Can Brands Clear Up Publishers' Ad-Blocking Mess?

Does anyone else hear the sound of the stable door being bolted a year or two after the ad-blocking horse has already galloped off in to a distant field? The "Coalition For Better Ads," which the World Federation of Advertisers publicly endorsed at Dmexco last week, is a very worthy project -- don't get me wrong. But what impact can it have?

I have had many conversations with digital marketers about ad blocking and how it can be stopped. The most curious always revolve around the assumption that it can be countered by better ads. The obvious point here is how ad blockers would know that the ads they are blocking have just got better? If I no longer go to a restaurant after a bad meal, I have no idea whether it has gotten better or not, surely?

So we're effectively talking about limiting the trend toward ad blocking. That actually makes sense. Give people less motivation to block ads and hopefully, fewer will choose to do so. The Coalition For Better Ads, by the way, is all about having the technology to deliver non-intrusive ads and to monitor that standards are being adhered to, as well as being communicated with the public.

It may be just me, but isn't fighting ad blocking mainly a publisher issue? The brands signing up to be non-invasive and not get on audiences' nerves are the big respectable names in advertising. They have no desire to annoy the public and so they don't. The real issue is the spots that publishers make available. Look at the most annoying experiences and it's nearly always a publisher's fault. They could choose to only have audio played when a viewer click on play and they could stop their own pages being taken over up by pop-ups which you can skip after a few seconds. They could choose not to litter their pages with intrusive ads that either cover over content or appear at the end of every paragraph.

Ultimately, of course, the cure for ad blocking lies in the hands of publishers because it's they who can deny access to their content. If consumers want a free ride by receiving content without any accompany ads, then it's down to publishers to educate them that you really can't eat your cake and have it. This could be done through an ad-free subscription model, which is unlikely to attract people who are expecting a free ride, or a simple message that a site will only work if white-listed or better still, ad blocking software is disabled.

So, it's great that responsible brands are redoubling efforts not to be annoy audiences with intrusive advertising, but the proverbial elephant in the room is that they didn't start this, so they can't finish it. Only the publishers can do that.

3 comments about "Can Brands Clear Up Publishers' Ad-Blocking Mess?".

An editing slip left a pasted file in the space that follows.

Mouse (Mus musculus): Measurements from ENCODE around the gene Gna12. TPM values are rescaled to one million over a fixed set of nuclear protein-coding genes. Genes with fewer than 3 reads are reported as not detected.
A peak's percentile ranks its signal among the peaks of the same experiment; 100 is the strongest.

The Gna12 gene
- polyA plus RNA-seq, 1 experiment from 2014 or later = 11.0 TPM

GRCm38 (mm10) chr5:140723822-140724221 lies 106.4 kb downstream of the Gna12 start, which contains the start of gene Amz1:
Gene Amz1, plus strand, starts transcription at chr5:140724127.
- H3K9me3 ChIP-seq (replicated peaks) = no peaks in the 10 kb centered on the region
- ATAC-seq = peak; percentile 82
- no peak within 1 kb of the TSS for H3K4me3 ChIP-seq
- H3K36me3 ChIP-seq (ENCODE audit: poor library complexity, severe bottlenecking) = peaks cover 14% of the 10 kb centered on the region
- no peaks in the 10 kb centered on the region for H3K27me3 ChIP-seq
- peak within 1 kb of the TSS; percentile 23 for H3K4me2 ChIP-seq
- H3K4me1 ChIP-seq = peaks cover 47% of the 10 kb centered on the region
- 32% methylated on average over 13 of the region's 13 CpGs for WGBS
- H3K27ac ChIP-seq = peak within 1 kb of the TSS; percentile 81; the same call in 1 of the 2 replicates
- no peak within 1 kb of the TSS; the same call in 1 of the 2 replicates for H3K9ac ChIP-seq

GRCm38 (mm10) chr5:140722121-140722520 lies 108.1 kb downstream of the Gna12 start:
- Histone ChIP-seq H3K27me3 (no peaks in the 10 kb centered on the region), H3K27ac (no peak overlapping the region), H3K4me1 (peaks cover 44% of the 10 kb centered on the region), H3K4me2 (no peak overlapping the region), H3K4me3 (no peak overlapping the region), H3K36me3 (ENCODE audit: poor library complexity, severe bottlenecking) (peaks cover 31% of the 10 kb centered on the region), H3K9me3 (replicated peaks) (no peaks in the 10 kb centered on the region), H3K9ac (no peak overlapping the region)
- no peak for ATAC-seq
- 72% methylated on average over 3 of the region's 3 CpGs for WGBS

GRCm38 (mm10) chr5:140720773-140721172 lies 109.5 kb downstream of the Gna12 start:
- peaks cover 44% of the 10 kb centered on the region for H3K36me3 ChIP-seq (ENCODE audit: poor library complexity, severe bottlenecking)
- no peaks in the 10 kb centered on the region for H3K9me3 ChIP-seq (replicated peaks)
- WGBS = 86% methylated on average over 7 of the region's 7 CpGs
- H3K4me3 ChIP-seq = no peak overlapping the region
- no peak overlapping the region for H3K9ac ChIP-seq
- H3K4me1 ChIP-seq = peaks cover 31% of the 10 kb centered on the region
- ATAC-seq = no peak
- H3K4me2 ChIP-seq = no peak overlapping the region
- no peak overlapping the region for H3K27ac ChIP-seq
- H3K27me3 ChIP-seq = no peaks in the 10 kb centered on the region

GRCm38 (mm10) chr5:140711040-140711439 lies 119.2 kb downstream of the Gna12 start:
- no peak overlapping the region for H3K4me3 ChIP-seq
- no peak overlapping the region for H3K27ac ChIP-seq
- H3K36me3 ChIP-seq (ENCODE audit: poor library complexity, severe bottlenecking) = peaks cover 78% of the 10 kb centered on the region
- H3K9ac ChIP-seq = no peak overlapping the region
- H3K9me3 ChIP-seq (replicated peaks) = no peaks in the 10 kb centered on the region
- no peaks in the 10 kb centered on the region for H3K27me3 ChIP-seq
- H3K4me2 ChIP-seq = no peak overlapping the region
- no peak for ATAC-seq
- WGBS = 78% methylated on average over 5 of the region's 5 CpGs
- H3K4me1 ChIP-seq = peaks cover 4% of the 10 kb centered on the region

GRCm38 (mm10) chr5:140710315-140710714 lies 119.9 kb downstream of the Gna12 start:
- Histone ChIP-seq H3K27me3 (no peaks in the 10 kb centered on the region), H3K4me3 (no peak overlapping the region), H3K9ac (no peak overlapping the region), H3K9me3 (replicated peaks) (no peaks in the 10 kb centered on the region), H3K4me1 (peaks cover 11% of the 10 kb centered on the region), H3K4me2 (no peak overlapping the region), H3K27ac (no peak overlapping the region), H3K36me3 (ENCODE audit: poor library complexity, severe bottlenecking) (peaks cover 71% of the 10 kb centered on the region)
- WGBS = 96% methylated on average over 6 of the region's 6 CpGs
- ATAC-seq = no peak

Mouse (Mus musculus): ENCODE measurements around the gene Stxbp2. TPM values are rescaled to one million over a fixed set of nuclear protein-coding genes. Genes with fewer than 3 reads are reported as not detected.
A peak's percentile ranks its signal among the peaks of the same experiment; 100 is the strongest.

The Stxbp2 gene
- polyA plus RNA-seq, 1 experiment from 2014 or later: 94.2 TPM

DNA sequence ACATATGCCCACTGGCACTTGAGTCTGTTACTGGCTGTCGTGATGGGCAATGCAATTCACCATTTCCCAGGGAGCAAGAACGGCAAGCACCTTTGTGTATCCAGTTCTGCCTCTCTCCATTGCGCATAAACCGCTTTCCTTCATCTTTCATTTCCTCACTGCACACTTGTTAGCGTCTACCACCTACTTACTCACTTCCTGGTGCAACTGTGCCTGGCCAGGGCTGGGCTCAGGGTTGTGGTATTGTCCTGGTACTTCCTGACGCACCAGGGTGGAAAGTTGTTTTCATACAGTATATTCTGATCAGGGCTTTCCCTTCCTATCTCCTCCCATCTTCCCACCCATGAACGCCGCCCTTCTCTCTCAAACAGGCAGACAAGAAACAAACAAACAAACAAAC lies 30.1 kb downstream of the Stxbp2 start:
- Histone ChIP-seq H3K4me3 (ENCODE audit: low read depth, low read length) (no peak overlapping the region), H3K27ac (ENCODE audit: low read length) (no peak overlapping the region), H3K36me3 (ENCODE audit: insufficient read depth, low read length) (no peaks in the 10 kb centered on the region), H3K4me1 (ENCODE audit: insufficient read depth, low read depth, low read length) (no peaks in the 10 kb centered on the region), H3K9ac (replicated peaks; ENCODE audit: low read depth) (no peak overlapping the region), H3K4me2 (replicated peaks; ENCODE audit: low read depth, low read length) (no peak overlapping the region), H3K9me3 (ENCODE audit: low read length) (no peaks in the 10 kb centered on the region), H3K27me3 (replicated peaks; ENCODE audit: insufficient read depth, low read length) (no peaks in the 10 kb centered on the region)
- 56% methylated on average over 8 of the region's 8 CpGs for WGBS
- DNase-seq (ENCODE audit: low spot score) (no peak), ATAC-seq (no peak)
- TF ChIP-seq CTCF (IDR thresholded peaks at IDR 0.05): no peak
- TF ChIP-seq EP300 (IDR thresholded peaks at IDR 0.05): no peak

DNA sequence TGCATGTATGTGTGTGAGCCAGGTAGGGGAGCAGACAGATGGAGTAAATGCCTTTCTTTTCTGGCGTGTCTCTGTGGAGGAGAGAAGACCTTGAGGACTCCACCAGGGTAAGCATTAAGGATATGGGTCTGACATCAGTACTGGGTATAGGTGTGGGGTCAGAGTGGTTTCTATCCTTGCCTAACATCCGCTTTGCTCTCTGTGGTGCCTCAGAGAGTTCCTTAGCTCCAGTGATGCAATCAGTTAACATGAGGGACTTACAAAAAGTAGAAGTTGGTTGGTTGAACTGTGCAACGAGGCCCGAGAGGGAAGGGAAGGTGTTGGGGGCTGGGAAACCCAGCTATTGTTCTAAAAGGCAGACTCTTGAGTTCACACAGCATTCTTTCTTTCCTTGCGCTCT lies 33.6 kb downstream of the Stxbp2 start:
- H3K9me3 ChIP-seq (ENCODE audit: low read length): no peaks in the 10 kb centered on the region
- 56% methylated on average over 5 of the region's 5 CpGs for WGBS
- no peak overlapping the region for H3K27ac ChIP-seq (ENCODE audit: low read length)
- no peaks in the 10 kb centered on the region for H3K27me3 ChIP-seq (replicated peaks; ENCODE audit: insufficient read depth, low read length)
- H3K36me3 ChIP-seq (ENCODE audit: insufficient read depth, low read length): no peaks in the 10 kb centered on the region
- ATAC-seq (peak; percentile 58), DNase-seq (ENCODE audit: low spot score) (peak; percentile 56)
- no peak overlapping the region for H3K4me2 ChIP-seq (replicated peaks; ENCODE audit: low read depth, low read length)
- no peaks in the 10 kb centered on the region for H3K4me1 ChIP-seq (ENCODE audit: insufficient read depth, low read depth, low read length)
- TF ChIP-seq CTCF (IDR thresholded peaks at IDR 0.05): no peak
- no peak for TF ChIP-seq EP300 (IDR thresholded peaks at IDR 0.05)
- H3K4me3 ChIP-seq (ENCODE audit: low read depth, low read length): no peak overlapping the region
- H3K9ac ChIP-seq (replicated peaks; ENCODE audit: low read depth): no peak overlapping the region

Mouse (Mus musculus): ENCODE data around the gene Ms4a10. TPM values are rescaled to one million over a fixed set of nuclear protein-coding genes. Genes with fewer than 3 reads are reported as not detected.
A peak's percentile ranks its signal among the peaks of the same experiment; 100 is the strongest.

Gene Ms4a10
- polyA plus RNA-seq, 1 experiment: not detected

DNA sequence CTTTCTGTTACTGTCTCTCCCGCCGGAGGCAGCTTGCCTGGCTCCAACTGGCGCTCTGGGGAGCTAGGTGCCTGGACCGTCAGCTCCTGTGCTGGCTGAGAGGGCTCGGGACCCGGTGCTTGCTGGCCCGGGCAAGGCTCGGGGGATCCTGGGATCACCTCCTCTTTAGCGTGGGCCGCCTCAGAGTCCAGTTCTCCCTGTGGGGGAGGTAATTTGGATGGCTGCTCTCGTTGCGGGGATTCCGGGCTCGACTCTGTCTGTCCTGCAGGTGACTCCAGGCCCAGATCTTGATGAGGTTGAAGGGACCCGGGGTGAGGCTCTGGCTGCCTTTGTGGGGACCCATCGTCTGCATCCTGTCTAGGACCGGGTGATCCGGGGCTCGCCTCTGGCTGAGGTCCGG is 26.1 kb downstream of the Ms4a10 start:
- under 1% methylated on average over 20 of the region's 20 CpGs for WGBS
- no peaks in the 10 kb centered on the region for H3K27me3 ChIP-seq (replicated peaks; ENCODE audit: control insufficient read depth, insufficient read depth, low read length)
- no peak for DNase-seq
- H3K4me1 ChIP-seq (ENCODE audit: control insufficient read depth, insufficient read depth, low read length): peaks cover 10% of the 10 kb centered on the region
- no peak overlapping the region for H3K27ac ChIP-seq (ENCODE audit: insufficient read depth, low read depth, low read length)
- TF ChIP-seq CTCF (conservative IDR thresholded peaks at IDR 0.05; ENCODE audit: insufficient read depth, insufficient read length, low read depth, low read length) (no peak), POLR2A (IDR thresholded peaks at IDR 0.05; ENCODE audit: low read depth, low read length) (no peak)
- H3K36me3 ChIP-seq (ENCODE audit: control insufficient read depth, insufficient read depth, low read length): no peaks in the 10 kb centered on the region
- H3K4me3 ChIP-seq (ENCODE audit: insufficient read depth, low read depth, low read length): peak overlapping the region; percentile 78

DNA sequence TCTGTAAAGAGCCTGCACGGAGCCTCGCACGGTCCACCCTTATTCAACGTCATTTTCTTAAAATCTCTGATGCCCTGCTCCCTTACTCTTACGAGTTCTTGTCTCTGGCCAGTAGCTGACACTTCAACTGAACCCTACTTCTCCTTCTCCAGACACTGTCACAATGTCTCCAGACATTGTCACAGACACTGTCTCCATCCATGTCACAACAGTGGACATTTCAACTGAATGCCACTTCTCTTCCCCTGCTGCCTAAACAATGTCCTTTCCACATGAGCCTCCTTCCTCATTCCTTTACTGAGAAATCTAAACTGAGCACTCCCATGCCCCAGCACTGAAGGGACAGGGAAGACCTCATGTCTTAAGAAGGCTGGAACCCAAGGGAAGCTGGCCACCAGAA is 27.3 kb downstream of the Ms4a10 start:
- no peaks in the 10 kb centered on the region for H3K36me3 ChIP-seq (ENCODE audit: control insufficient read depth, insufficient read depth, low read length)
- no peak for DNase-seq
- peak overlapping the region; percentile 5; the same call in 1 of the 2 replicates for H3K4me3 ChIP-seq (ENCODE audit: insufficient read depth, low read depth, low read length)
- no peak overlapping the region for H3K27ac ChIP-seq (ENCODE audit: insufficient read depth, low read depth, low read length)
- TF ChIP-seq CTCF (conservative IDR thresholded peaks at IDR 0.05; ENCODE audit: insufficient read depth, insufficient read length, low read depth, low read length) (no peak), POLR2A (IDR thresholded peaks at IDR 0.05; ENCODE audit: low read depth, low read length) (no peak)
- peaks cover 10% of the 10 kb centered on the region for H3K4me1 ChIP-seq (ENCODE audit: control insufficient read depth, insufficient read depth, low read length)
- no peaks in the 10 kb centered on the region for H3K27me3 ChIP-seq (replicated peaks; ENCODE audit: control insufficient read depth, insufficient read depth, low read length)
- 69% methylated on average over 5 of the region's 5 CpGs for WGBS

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  1. Ed Papazian from Media Dynamics Inc, September 19, 2016 at 7:11 a.m.

    Agreed, Sean. But how will publishers stop the placement of annoying ads unless they take full control of what ads go on their sites, where and when they appear and how many are allowed per page or, more important, how many arde allowed to disrupt the users experience on the site? Frankly, I'm not very sanguine about the chances of publishers effecting this huge transformation as the digital media landscape includes too many independent "networks" and placement "platforms"---all striving to make a buck----without any concern for the publishers and users.

  2. Sean Hargrave from Sean Hargrave, September 19, 2016 at 10:32 a.m.

    I guess publishers can at least dictate where ads go on their site, how much of the page they are allowed to take up and ensure they don't get bothersome. The key, for me, is cutting off the flow of free content to the blockers.

  3. Douglas Ferguson from College of Charleston, September 19, 2016 at 11:20 a.m.

    As most of you could predict, I am again irritated by the phrase "better ad" as if something that is intrinsically uninvited (like a wedding crasher) or an unwanted interruption (like a defective smoke alarm battery at 2 a.m.) could be desirable to anyone other than those selling them or measuring them. The utility of advertising is often lost on its target market, regardless how accustomed audiences have become after decades of coercion. Each summer I am accustomed to a mild sunburn but that does not prevent me from spraying on sunblock anyway. Annoyance is in the eye of the beholder. As for reversing the motivation to ad-block, the decision to install such a program is typically a one-time decision.

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